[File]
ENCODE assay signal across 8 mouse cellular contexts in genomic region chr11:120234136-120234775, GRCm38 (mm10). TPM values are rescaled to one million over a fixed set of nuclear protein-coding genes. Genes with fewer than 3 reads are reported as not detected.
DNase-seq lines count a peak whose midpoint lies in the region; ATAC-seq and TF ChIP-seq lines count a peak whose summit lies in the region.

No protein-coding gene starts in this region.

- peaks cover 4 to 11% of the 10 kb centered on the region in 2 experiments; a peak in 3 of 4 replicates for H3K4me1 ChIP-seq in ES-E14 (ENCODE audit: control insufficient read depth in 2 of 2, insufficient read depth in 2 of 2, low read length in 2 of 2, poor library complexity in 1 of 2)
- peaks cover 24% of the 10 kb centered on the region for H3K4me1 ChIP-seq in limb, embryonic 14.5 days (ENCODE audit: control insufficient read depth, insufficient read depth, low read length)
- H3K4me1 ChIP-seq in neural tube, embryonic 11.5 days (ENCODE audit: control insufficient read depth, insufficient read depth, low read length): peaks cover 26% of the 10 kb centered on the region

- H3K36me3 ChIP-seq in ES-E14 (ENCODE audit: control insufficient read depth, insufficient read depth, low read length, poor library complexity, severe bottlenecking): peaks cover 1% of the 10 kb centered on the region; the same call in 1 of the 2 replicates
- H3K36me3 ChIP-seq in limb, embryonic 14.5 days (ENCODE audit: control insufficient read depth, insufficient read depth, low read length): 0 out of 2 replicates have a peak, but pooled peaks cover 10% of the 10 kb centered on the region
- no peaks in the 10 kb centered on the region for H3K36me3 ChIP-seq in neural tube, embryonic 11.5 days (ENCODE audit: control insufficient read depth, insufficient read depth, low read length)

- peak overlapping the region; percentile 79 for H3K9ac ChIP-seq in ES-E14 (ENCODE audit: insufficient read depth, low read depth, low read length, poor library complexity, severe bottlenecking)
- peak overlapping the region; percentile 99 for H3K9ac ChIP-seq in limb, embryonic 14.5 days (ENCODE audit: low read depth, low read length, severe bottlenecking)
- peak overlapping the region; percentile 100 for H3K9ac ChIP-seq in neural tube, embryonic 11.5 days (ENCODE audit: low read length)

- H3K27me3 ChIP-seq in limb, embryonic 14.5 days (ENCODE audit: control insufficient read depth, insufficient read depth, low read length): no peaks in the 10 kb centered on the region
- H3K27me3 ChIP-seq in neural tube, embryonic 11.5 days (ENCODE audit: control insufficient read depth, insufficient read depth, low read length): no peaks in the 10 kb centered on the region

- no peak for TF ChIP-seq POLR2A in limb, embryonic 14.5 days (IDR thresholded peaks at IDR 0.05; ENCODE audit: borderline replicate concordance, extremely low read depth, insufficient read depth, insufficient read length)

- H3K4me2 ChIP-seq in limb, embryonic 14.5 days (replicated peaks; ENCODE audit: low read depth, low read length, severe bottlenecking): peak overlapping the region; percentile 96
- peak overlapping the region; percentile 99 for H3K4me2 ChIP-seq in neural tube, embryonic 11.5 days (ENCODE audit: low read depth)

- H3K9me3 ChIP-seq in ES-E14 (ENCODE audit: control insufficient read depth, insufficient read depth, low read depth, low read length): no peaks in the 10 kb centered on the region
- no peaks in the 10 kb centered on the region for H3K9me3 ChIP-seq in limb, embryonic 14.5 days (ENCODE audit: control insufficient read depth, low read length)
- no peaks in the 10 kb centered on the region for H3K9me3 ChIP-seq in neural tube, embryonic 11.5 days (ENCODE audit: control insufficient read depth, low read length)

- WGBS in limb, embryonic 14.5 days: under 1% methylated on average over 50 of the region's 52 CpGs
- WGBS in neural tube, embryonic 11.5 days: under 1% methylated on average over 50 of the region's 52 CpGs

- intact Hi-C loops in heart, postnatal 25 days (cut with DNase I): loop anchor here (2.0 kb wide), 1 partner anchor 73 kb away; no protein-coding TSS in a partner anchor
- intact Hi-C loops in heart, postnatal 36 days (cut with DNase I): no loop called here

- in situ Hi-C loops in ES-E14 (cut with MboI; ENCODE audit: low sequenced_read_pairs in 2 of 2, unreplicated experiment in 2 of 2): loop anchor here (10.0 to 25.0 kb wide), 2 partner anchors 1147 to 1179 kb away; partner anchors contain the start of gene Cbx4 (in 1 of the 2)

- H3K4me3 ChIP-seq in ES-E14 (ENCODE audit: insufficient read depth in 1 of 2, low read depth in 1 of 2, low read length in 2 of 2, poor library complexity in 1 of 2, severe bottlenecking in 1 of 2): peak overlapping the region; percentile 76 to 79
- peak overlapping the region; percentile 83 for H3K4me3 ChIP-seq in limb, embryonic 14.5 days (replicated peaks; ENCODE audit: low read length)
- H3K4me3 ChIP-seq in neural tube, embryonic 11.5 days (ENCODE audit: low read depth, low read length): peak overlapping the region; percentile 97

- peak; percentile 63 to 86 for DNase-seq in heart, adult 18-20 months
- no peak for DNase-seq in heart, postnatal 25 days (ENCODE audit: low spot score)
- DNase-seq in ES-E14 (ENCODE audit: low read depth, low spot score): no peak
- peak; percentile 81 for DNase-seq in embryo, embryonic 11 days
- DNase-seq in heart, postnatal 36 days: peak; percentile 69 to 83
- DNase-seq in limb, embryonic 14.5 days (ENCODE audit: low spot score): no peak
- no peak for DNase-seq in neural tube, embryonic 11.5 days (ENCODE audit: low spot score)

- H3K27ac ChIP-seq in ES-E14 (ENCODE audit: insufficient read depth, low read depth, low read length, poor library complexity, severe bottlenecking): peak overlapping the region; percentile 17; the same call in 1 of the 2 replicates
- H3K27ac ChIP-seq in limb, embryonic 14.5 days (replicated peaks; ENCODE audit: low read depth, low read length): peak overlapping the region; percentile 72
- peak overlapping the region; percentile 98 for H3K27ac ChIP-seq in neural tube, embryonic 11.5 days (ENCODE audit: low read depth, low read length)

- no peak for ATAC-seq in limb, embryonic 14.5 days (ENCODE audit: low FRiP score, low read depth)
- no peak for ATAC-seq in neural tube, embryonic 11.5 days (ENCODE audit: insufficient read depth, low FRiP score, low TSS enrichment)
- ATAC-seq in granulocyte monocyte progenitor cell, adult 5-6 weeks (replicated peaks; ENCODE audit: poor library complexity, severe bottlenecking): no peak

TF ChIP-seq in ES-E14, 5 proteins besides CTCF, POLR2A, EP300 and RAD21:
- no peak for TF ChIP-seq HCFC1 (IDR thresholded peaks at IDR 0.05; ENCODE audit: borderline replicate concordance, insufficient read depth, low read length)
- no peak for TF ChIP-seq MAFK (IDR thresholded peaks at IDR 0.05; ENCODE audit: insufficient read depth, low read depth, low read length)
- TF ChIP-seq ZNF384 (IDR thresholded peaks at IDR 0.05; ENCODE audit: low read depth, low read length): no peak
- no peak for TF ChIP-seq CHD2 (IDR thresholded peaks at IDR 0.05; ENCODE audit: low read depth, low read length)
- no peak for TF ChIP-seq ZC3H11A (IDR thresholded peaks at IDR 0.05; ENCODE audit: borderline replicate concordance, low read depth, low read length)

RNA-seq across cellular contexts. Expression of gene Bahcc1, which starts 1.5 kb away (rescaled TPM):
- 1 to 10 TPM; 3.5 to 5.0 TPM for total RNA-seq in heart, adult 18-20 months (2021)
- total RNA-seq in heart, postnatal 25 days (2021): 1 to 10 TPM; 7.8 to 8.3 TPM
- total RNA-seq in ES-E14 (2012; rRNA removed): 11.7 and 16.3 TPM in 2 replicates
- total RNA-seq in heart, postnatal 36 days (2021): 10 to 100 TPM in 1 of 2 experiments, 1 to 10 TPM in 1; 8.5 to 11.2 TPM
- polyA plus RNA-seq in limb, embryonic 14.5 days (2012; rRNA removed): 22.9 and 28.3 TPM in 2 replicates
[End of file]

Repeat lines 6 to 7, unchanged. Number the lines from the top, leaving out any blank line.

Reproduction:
- H3K4me1 ChIP-seq in neural tube, embryonic 11.5 days (ENCODE audit: control insufficient read depth, insufficient read depth, low read length): peaks cover 26% of the 10 kb centered on the region

- H3K36me3 ChIP-seq in ES-E14 (ENCODE audit: control insufficient read depth, insufficient read depth, low read length, poor library complexity, severe bottlenecking): peaks cover 1% of the 10 kb centered on the region; the same call in 1 of the 2 replicates